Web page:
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Alternative namesNewborn scoring
Designed in 1952 by Dr. Virginia Apgar at Columbia University's Babies Hospital, the APGAR score is a quick test performed at 1 and 5 minutes after birth to determine the physical condition of the newborn. The rating is based on a scale of 1 to 10. Ten suggests the healthiest infant, and scores below 5 indicate that the infant needs immediate assistance in adjusting to his or her new environment.
How the test is performedFive categories are assessed:
The 1-minute APGAR score assesses how well the infant tolerated the birthing process. The 5-minute APGAR score assesses how well the newborn is adapting to the environment.
Why the test is performed
This test is a screening tool for health care providers to determine what assistance is immediately necessary to help your newborn stabilize.
A score of 8 or 9 is normal and indicates your newborn is in good condition. A score of 10 is very unusual -- almost all newborns lose one point for blue hands and feet.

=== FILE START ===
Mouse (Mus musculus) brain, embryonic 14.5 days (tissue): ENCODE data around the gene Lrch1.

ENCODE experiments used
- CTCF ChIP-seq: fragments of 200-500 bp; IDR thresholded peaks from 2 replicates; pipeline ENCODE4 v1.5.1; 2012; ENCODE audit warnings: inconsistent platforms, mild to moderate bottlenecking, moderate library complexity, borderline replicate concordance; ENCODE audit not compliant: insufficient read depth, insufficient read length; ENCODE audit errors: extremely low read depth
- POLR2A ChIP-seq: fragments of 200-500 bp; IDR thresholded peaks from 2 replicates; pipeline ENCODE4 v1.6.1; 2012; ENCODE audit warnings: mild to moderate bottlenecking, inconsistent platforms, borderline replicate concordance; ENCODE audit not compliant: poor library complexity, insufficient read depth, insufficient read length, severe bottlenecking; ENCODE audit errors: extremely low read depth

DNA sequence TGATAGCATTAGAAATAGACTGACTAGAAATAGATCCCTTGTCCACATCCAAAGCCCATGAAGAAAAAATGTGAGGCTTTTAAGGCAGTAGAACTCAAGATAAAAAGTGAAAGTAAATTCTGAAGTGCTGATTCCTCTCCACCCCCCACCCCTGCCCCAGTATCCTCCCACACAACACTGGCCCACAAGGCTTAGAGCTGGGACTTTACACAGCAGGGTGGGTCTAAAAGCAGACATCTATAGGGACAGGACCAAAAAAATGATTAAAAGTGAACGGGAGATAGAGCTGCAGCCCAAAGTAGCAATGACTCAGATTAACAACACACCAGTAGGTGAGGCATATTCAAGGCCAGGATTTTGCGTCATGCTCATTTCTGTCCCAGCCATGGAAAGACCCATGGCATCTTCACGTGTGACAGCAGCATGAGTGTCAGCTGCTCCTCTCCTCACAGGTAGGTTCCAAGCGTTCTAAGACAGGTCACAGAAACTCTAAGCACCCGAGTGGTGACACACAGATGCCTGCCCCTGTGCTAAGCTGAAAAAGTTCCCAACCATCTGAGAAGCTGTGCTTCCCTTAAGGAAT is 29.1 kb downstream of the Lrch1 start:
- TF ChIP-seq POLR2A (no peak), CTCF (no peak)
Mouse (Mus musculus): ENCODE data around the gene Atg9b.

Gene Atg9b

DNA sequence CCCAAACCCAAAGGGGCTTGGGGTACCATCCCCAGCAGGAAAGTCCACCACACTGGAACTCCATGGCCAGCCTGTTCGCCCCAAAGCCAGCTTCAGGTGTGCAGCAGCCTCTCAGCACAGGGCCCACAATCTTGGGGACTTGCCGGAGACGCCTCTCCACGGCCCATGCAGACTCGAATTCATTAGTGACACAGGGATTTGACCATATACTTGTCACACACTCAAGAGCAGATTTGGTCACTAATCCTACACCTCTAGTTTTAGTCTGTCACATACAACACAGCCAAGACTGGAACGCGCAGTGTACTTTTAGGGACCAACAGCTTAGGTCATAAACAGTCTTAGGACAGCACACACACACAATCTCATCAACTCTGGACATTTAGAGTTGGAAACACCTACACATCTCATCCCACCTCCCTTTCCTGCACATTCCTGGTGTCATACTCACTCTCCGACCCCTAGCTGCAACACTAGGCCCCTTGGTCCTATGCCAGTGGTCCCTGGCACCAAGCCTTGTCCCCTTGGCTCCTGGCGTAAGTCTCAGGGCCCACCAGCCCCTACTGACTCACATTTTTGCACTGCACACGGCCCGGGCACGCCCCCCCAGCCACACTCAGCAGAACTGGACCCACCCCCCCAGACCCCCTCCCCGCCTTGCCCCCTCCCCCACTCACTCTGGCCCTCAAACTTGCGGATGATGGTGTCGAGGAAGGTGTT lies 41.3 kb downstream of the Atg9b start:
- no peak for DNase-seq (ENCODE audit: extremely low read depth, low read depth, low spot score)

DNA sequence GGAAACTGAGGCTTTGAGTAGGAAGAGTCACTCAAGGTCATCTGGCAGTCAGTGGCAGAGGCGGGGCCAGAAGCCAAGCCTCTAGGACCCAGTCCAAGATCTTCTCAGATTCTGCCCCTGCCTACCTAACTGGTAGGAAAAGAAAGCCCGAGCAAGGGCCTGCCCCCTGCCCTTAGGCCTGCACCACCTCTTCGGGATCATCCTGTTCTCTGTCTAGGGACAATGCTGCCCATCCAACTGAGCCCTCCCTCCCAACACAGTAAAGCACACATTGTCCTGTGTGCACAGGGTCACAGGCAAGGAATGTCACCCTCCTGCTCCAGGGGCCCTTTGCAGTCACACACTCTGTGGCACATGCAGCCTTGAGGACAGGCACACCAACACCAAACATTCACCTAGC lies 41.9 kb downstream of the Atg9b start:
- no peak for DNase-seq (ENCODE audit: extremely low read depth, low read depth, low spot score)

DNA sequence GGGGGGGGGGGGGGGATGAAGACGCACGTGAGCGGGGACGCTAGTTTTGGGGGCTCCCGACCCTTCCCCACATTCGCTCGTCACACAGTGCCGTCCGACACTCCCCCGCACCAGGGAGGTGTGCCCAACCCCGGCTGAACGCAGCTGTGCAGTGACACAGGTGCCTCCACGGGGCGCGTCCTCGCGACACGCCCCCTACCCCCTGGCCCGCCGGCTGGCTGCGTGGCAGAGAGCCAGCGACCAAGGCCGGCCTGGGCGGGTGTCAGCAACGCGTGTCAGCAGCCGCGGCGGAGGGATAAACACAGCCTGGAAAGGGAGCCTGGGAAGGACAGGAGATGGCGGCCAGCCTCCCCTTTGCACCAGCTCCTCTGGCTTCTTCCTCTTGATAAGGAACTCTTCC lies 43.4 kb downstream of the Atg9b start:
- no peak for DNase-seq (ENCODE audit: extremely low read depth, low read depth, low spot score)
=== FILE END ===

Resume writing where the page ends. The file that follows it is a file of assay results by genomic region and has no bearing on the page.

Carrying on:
What abnormal results mean
Any score lower than 8 indicates your child needs assistance stabilizing. A low score at 1 minute that normalizes by 5 minutes has not been associated with any long-term negative effects.
What the risks areNo risks are associated with the APGAR test.
Update Date: 10/28/2002Philip L. Graham III, M.D., F.A.A.P., Department of Pediatrics, Children's Hospital of New York, Columbia University, New York, NY. Review provided by VeriMed Healthcare Network.
Last updated: Tue, 06 Jan 2009 00:20:03 GMT